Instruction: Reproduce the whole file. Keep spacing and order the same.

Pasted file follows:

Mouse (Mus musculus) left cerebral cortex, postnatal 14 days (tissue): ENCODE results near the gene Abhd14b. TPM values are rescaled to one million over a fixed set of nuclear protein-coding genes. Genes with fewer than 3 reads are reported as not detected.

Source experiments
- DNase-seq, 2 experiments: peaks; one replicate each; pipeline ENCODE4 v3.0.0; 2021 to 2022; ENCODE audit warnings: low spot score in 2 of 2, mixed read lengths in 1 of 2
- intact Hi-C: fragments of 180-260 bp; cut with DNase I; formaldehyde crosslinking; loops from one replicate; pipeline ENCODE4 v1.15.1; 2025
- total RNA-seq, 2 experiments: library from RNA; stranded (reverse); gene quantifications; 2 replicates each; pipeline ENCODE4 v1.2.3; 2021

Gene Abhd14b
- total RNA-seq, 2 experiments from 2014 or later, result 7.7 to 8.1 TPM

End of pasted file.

Mouse (Mus musculus) left cerebral cortex, postnatal 14 days (tissue): ENCODE results near the gene Abhd14b. TPM values are rescaled to one million over a fixed set of nuclear protein-coding genes. Genes with fewer than 3 reads are reported as not detected.

Source experiments
- DNase-seq, 2 experiments: peaks; one replicate each; pipeline ENCODE4 v3.0.0; 2021 to 2022; ENCODE audit warnings: low spot score in 2 of 2, mixed read lengths in 1 of 2
- intact Hi-C: fragments of 180-260 bp; cut with DNase I; formaldehyde crosslinking; loops from one replicate; pipeline ENCODE4 v1.15.1; 2025
- total RNA-seq, 2 experiments: library from RNA; stranded (reverse); gene quantifications; 2 replicates each; pipeline ENCODE4 v1.2.3; 2021

Gene Abhd14b
- total RNA-seq, 2 experiments from 2014 or later, result 7.7 to 8.1 TPM